School of Business and Economics dean, Dr. William Silver, announced Mark Nelson has been hired as the Hugh Codding Entrepreneur-in-Residence at Sonoma State University. Nelson, the former President and COO of the Nelson Family of Companies, begins the new position immediately, working with faculty, students and community organizations to develop and deliver on a number of entrepreneurial initiatives that are already underway.
"Sonoma State is a treasure just waiting to blossom to new heights. There are countless opportunities here," said Nelson. "I'm looking forward to making a difference in students' lives, infusing hope and excitement, and developing a new kind of thinking." Nelson brings to the position a broad perspective on entrepreneurship, its potential for students, and its place in higher education.
Believe it or not, entrepreneurs are created, not born. In today's world of incessant change, we have to own that WE are our own product and service. When you really think about it, a new graduate's career is the ultimate start-up
"Believe it or not, entrepreneurs are created, not born. In today's world of incessant change, we have to own that WE are our own product and service. When you really think about it, a new graduate's career is the ultimate start-up," he explained. Creating a vibrant community, developing a sustainable business model for entrepreneurship in higher education, as well as developing and delivering innovative programs and processes are express goals for the campus-wide initiative.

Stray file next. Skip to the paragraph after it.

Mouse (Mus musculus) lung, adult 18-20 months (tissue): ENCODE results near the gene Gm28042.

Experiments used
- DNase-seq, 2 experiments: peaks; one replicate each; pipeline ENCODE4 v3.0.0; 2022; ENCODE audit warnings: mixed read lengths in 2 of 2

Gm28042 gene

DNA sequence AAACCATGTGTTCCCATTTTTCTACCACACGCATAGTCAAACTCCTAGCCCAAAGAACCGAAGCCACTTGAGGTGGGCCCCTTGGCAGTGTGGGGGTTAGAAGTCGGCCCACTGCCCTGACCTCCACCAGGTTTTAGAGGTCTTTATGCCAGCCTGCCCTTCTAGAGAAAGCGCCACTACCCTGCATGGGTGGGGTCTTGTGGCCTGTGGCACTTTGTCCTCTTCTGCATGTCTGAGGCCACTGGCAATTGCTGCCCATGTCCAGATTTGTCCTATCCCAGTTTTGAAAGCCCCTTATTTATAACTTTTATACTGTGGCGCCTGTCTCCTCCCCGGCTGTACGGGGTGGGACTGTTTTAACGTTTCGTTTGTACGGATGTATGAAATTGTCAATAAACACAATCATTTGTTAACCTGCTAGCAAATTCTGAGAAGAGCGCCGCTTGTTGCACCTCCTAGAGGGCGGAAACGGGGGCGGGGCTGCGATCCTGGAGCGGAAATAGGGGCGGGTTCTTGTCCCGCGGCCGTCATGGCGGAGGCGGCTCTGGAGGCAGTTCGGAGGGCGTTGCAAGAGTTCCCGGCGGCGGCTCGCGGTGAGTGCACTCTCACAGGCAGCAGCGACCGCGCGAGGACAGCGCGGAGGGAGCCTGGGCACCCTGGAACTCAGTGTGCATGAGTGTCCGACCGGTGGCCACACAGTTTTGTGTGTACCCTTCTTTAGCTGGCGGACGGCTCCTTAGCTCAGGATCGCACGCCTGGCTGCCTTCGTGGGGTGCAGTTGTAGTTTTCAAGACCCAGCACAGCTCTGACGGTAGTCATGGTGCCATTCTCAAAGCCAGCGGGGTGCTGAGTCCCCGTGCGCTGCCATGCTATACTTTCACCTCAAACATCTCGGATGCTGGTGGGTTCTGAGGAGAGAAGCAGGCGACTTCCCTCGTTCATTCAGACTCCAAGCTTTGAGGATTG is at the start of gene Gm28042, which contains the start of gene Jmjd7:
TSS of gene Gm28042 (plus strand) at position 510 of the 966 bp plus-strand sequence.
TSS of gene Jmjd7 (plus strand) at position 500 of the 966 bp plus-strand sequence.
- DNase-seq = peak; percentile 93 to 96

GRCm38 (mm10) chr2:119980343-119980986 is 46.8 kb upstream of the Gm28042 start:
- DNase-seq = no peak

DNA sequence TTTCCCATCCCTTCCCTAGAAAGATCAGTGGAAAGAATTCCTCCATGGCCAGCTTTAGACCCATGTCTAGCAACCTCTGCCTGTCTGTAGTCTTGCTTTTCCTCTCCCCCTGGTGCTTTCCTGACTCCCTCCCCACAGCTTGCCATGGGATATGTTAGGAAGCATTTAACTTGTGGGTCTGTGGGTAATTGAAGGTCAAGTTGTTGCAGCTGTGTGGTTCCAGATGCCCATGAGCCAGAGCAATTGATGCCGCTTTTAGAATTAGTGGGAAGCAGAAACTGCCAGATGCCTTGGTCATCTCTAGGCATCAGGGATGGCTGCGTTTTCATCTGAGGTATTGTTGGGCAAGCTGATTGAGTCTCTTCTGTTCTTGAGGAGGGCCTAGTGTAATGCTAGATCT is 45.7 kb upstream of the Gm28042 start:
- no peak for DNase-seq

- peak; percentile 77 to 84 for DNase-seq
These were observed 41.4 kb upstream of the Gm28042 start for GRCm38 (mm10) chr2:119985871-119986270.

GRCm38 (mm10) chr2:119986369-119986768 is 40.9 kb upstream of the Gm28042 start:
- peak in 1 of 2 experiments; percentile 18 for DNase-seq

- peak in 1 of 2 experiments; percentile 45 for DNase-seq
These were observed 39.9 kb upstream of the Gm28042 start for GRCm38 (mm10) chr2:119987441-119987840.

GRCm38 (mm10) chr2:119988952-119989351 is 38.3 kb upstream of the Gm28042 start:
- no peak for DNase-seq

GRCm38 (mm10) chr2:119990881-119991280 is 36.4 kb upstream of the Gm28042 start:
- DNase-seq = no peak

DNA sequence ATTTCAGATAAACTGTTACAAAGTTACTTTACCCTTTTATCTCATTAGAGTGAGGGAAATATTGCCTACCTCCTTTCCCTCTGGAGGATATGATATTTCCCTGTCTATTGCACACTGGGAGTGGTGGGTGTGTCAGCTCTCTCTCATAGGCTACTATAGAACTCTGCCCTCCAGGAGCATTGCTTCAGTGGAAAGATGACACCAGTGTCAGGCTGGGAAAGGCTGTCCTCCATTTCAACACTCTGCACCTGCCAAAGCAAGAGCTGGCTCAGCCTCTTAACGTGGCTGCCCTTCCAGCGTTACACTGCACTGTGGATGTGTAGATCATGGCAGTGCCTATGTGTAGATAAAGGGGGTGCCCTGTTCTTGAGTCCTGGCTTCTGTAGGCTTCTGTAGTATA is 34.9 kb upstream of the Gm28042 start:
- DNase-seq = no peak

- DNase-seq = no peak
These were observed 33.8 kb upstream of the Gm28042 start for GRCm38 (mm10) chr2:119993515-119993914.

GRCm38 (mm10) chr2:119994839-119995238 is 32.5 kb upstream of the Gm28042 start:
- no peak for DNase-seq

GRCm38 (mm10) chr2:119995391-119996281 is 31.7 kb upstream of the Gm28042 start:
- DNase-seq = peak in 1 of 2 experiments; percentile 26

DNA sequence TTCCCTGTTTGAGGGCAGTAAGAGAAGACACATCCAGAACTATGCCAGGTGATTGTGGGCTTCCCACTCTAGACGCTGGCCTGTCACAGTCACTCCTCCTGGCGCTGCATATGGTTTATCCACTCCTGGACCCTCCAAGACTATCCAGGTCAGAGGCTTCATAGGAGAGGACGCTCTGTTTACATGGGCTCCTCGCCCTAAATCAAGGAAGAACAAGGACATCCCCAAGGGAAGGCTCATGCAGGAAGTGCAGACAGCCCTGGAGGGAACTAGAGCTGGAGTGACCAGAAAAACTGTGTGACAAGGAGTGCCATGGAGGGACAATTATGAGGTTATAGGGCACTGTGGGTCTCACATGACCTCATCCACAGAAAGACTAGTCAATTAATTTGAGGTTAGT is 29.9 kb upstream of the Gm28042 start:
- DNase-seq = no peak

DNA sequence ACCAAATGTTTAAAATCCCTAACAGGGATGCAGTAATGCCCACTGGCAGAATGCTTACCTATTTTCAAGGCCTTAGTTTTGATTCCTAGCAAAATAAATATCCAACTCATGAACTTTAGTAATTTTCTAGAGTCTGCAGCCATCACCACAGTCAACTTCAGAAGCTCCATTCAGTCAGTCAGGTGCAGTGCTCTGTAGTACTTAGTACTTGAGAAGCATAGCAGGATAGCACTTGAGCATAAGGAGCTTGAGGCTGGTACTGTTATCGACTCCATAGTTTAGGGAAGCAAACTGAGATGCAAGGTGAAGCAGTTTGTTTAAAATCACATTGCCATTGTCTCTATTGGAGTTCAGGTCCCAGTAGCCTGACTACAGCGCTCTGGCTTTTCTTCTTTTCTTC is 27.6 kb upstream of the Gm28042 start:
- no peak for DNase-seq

Richard Senghas, professor of Anthropology and vice-chair of the Academic Senate, who also served on the search committee that interviewed the candidates, said that Nelson brings an entrepreneurial spirit that "...goes beyond any narrow 'making money' model" and instead emphasizes building relationships among groups who can act on opportunities. "Together, this university partnership provides environments where people from different backgrounds and perspectives can work together to build something new. These principles of entrepreneurship apply equally to the for-profit, the non-profit, and the benefit corporation sectors, --often by having those sectors work collaboratively with each other."
"In Mark, we have found a champion for entrepreneurship, not only at the University, but in the North Bay," concluded Dean Silver. "As president of a family business that grew from $56 million to nearly $400 million in revenues, he led teams with an entrepreneurial perspective, while supplying the talent that fueled the dot.com boom. Ultimately, we want to launch entrepreneurial businesses and careers out of Sonoma State. Mark's first-hand experience, his passion for education, and deep relationships with some of the most innovative companies in the world located right here in the North Bay can help us do that."
Nelson emphasized that his role is to fuel collaboration and that the vision for the initiative must be a shared one. "My hope is to create some awareness, energy, programs and opportunities for those wanting to unleash their entrepreneurial spirit."